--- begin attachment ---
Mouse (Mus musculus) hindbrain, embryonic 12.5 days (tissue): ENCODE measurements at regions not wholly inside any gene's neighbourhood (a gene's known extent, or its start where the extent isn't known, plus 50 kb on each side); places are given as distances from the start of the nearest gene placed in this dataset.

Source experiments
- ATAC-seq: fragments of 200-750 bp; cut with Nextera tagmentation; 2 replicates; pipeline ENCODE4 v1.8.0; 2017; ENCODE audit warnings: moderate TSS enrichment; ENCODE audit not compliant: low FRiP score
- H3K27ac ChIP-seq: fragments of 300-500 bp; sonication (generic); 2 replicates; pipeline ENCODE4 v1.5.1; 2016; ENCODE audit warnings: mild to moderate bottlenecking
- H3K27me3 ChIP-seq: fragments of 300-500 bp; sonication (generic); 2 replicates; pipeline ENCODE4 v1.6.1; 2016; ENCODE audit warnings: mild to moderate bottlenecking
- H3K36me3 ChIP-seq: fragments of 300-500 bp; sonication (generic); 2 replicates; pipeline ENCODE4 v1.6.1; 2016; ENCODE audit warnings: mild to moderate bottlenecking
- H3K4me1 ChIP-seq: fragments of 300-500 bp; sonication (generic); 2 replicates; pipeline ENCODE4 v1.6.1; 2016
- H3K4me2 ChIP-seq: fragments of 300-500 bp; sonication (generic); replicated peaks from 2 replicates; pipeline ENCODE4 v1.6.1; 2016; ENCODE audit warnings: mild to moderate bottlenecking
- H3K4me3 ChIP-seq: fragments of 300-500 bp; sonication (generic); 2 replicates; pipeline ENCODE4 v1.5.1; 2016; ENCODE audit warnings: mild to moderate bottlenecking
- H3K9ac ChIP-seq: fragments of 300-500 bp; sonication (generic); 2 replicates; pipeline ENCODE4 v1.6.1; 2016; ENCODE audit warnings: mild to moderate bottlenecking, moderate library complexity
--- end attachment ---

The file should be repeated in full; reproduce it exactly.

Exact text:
Mouse (Mus musculus) hindbrain, embryonic 12.5 days (tissue): ENCODE measurements at regions not wholly inside any gene's neighbourhood (a gene's known extent, or its start where the extent isn't known, plus 50 kb on each side); places are given as distances from the start of the nearest gene placed in this dataset.

Source experiments
- ATAC-seq: fragments of 200-750 bp; cut with Nextera tagmentation; 2 replicates; pipeline ENCODE4 v1.8.0; 2017; ENCODE audit warnings: moderate TSS enrichment; ENCODE audit not compliant: low FRiP score
- H3K27ac ChIP-seq: fragments of 300-500 bp; sonication (generic); 2 replicates; pipeline ENCODE4 v1.5.1; 2016; ENCODE audit warnings: mild to moderate bottlenecking
- H3K27me3 ChIP-seq: fragments of 300-500 bp; sonication (generic); 2 replicates; pipeline ENCODE4 v1.6.1; 2016; ENCODE audit warnings: mild to moderate bottlenecking
- H3K36me3 ChIP-seq: fragments of 300-500 bp; sonication (generic); 2 replicates; pipeline ENCODE4 v1.6.1; 2016; ENCODE audit warnings: mild to moderate bottlenecking
- H3K4me1 ChIP-seq: fragments of 300-500 bp; sonication (generic); 2 replicates; pipeline ENCODE4 v1.6.1; 2016
- H3K4me2 ChIP-seq: fragments of 300-500 bp; sonication (generic); replicated peaks from 2 replicates; pipeline ENCODE4 v1.6.1; 2016; ENCODE audit warnings: mild to moderate bottlenecking
- H3K4me3 ChIP-seq: fragments of 300-500 bp; sonication (generic); 2 replicates; pipeline ENCODE4 v1.5.1; 2016; ENCODE audit warnings: mild to moderate bottlenecking
- H3K9ac ChIP-seq: fragments of 300-500 bp; sonication (generic); 2 replicates; pipeline ENCODE4 v1.6.1; 2016; ENCODE audit warnings: mild to moderate bottlenecking, moderate library complexity